FAO warns 90 per cent of Earth’s topsoil at risk by 2050
A full 90 per cent of the Earth’s precious topsoil is likely to be at risk by 2050, according to the UN Food and Agriculture Organization, FAO.
In a bid to protect soil globally and help farmers, the FAO warned on Wednesday that the equivalent of one soccer pitch of earth erodes, every five seconds.
It also takes around a thousand years to create just a few centimetres of topsoil and to help land restoration. Now, the UN agency is calling for more action by countries and partners who’ve signed up to the Global Soil Partnership (GSP) over the last decade.
#DYK that 9⃣5⃣% of our food comes from #soils? 🤎Learn more about the relationship between healthy soils and healthy food 👉 https://t.co/mSnalJ4YHo#Soils4Nutrition pic.twitter.com/orUeCSbpyEFAO
The five key actions that FAO has called for, tasks civilians, governments and international institutions, with taking greater action to monitor and care for soil.
One achievement of GSP, thus far, has been the partnership with farmers and local governments to enhance soil health.
Programmes have been initiated to improve the amount of organic matter in soil, “by adopting practices such as using cover crops, crop rotation and agroforestry”, said FAO.
Costa Rica and Mexico have signed up to these pilot schemes and trained farmers in the use of best practices which include using so-called “cover crops” that prevent erosion, crop rotation and tree planting.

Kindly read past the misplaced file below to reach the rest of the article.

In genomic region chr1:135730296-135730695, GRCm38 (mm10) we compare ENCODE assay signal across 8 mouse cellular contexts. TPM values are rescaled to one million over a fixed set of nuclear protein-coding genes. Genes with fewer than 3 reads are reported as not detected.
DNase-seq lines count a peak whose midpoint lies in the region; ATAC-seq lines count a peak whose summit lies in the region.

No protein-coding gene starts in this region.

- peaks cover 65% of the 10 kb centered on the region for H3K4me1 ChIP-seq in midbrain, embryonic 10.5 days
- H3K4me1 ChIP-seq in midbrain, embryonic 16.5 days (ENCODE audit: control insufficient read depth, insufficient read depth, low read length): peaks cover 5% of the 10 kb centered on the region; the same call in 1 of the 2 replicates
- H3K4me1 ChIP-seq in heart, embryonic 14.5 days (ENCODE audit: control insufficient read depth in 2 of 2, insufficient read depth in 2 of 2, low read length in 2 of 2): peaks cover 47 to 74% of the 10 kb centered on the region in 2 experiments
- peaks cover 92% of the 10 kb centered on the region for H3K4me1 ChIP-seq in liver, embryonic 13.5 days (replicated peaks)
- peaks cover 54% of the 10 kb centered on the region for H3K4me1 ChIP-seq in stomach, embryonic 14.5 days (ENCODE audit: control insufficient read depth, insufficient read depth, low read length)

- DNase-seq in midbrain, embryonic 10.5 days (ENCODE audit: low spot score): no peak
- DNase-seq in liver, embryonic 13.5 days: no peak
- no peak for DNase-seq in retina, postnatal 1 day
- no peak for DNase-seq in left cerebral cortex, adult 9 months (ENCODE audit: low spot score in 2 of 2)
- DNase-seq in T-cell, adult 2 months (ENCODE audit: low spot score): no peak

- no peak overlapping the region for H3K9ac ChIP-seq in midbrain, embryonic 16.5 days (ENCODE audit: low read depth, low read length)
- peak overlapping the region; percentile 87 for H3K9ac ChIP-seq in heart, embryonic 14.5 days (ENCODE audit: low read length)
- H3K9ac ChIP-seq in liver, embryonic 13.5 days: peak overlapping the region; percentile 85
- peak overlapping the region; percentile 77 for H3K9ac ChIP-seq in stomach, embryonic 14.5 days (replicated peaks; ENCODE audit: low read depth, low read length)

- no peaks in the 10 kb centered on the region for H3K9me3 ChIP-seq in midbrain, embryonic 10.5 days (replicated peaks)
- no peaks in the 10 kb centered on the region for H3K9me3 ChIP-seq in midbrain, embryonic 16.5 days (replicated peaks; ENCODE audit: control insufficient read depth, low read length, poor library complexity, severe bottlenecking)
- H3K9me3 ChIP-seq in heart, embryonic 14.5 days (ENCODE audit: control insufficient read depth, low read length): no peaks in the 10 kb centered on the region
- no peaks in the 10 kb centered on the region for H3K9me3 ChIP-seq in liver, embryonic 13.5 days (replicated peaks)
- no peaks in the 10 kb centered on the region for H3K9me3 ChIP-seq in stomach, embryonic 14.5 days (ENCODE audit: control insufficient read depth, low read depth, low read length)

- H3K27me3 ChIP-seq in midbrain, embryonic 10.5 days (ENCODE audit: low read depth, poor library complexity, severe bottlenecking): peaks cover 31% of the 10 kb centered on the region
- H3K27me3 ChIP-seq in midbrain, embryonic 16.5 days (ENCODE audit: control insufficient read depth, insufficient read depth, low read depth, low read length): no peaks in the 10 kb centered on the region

Furthermore, the GSP has expanded data collection in the form of digital soil mapping.
This technology informs policymakers of relevant soil conditions and empowers them to make informed decisions on managing soil degradation.
The FAO also has, through the GSP, called for the coordination and integration of sustainable practices through investment in development and education.
These carefully planned programmes facilitate the transfer of information and technology concerning soil health. These networks harmonize methods, units and information relevant to soil analysis.
Similarly, the highly technical nature of topsoil policy debate, can alienate constituencies who might otherwise be concerned and engaged on such an important environmental and social issue, FAO states.
Campaigns, such as the International Year of Soils and World Soil Day are designed to raise youth awareness of soils and increase participation in preventing further degradation.
While the work of the GSP represents the efforts of non-State partners to promote sustainable soil practices, State policymakers are necessary actors in implementing a sustainable soil policy.
Production of documents like the Revised World Soil Charter, the Voluntary Guidelines for Sustainable Soil and the International Code of Conduct for the Sustainable Use and Management of Fertilizers, contribute valuable guidance from the GSP, for national governments.
The five achievements described above represent a key existing strategy within the United Nations system, for stemming soil degradation, in support of sustainable farming worldwide.